That way we collect very little coins as to be bricks in our minds. People wouln’t see them, because those coins, they think, are not at all close to any kind of solution. But that is not correct. Coins are part of a treasure like waterdrops are part of the sea. Without waterdrops no sea. Without coins no treasure. Thus we keep on collecting those coins in an almost stubborn way like a brains storming, one by one. We will see that the Parties mind slowly will open itself. They can see more and differently than before and suddenly they will understand that those coins are insights.

One step further after we learned that parties are able to see that they are like treasure hunters, where the treasure they find in themselves, we try to now let them focus the other side. before our view and the parties view was focussed onto themselves. This was to not become irritated in hat process of understanding. While we – till now – have been concentrated on each of the parties isolating their mind from each other like those + and – poles of electricity, we now – after we learned that there are two poles – try to built a bridge. This is to enable tension in a balance. We still are far away from that. But like a little child who is teared between security and exploration instincts, they will be able to smoothly have a careful view onto the other side, as it is and not as they pretend it to be. If that works we let parties slip under the skin of each other. If they are able to stand that view, parties are ready to now offensively look for the treasure. We reached end of phase 3.

At that moment, we still do not know what we are looking for. But we have already some coins and we just need to collect those we need for solution. That is phase 4 now.

We have passed the snake-pit now and we didn’t have to step so deeply in it. That will be seen as comfort. A typical reaction of parties is: „It was so good to tell and to see the other side listening!“ If that is an experience people gain they can stand any decision coming out of that. We learned about the parties‘ conflict without diagnoses and therapy, we often even do not need to talk about resolving the conflict though. That is one reason why mediation is such a good procedure, why it is quick and sustainable the same time. We do not get lost in stupid arguments, justification and reasoning.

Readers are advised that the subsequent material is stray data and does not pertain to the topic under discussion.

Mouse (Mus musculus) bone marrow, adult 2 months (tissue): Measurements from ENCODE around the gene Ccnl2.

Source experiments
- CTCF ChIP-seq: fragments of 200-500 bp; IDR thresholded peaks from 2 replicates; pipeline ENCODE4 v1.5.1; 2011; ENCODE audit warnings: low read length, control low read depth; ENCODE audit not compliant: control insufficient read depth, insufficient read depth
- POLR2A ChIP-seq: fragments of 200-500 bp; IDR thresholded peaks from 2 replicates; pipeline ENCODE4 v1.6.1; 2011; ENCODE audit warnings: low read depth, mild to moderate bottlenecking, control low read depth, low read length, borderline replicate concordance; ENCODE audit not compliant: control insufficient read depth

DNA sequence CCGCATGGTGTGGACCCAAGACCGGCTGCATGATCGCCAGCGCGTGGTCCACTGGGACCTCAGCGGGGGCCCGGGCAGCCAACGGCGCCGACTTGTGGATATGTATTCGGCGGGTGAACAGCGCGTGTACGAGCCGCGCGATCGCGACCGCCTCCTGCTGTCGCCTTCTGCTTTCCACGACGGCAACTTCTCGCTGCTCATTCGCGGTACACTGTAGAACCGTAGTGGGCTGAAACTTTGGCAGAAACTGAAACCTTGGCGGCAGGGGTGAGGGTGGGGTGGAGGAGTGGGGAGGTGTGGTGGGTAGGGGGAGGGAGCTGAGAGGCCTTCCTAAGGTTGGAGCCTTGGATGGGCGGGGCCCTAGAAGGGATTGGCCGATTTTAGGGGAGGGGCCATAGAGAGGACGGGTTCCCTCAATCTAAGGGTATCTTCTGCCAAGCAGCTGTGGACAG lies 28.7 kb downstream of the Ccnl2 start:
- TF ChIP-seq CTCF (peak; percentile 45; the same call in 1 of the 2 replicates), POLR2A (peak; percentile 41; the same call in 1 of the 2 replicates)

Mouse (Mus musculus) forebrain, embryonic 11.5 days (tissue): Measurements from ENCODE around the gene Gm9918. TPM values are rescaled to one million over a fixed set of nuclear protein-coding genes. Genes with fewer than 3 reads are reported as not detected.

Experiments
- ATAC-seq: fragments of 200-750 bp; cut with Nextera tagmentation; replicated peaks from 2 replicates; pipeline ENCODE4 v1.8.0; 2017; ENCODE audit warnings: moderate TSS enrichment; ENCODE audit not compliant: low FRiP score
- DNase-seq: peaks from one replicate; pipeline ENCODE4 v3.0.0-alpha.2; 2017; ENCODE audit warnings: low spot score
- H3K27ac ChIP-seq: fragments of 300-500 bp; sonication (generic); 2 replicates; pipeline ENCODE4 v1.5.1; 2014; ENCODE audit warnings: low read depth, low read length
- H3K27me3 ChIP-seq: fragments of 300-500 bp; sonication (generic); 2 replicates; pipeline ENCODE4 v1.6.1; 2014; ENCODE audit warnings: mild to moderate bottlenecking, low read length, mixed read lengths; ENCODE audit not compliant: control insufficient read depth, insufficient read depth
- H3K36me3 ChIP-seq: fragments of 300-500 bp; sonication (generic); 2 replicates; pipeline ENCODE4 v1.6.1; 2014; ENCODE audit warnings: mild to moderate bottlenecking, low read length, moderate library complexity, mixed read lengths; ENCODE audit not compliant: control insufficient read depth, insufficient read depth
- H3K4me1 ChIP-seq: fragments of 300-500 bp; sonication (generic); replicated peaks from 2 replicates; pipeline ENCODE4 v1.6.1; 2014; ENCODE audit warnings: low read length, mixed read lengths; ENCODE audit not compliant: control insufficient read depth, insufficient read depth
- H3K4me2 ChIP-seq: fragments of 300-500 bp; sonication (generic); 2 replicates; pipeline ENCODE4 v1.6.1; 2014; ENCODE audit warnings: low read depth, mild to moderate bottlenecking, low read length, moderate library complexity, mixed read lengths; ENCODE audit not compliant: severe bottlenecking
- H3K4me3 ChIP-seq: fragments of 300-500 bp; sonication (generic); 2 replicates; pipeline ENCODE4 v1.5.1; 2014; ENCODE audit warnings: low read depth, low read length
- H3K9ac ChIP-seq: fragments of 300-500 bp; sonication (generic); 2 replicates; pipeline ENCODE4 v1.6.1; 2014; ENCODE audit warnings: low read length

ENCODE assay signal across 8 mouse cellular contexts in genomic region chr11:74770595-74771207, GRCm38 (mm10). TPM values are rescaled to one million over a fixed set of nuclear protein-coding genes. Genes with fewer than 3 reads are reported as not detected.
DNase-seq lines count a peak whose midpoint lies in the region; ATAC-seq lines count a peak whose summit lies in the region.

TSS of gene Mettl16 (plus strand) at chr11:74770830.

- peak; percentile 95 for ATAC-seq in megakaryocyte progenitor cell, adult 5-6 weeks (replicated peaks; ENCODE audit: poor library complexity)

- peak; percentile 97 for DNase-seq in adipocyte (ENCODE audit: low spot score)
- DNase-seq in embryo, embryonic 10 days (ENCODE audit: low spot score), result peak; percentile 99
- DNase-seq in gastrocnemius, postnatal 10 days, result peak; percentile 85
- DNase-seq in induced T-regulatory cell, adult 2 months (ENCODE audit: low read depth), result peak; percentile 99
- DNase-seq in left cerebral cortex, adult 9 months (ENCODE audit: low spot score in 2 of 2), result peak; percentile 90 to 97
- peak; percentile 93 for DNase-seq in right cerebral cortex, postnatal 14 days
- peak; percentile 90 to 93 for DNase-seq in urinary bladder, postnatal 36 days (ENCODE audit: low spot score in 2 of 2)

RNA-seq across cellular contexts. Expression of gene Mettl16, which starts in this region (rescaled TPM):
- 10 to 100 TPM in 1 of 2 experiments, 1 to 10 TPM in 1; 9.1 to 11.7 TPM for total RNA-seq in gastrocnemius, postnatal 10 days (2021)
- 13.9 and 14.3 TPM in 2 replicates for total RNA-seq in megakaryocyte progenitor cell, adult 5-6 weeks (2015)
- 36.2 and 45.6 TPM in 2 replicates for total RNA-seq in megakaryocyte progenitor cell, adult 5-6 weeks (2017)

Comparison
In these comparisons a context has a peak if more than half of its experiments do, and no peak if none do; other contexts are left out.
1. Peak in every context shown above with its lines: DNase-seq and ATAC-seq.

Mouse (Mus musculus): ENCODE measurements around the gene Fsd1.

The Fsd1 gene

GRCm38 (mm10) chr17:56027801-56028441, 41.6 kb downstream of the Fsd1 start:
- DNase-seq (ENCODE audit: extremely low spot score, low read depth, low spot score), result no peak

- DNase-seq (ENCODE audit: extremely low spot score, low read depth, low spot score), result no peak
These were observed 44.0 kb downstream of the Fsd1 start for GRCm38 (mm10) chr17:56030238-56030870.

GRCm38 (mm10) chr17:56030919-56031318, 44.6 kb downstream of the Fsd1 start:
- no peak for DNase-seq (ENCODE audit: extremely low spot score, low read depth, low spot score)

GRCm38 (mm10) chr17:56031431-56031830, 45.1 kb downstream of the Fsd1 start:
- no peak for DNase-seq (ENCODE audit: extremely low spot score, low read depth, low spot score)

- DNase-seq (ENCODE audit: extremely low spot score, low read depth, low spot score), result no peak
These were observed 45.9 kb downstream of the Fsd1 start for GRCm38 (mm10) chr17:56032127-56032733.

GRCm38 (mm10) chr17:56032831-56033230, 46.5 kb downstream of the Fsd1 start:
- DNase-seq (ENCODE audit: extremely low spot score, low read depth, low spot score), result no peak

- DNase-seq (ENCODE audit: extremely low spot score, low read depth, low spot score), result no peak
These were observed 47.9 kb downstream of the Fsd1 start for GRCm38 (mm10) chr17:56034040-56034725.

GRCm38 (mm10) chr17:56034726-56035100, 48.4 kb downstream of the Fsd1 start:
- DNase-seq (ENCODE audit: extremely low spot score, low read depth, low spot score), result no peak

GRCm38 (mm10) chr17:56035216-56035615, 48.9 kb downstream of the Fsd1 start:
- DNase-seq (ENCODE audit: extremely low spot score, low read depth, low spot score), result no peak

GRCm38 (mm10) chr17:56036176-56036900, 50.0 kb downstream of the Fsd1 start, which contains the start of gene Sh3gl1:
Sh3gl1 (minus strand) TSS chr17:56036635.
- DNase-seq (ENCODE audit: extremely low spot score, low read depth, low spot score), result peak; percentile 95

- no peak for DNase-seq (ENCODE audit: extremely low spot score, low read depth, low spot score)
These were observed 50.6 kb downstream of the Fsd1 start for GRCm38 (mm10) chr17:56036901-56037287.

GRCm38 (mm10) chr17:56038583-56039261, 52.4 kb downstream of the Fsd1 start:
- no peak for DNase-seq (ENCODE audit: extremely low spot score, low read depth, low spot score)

Sometimes, in highly escalated conflicts we need to step in that too. But this depends on case and circumstances. We as mediators need to know where our own borders are. If they are reached it doesn’t mean mediation is the wrong procedure. It just means I am the wrong mediator for that case.

Coming back to the parties‘ affair. We are in phase 4. The idea is to let people phantasy about solutions possible and desirable. Now we have to face another problem. Phantasy is limited by brain. „Ah I would like to BUT …“. This „yes but“ is canceling all the good thoughts which might follow up. Then there is another danger. If one party suggests something the other party will start to argue age ins that proposal. If you allow that parties will fall back to phase 2. Now the directive of mediation is to not allow thinking. Mediation is schnaging its face and rhythms. While we took all the time of the world before to allow thoughts coming up in our brain, we now want them to stay out. The trick for that is to allow every thought, to not think about and to accelerate the process. The ideal way is if parties are able to make offers to themselves. Not always they are ready for that. Then it is enough they just mention ideas for solutions if they are possible or not.

In another step of phase 4 we slow the process down again. Now we ask parties to evaluate themselves what is a good idea and what not. Now we can discuss the proposals. And you will see, it works. It works the better the more positive ideas have been collected the step before. Help them to find those positive ideas.

Now the second part of phase 4 we allow thinking again. And we switch from dialectic thinking back to logical thinking. „Is it a good idea?“, „Do you like that idea?“, „What is not good in that?“ „What is missing that you can approach that solution?“, „Are there facts we need to clarify first?“.

You see that we start negotiation now and not before. 

We’ll have to check if the solution the parties found fits to their needs and the interests (motives) behind. We have to check if they could bring satisfaction. Then we have to check whether the interests fit to the issues and whether the issues fit to the hypotheses. If everything fits together we can be sure the solution is the right one and it is overcoming the lack to enclose the parties‘ lack.

We still do not know what we have been looking for. But that doesn’t matter as people always get what they need and never what they want. We know parties got what they needed.  What else do we need to know?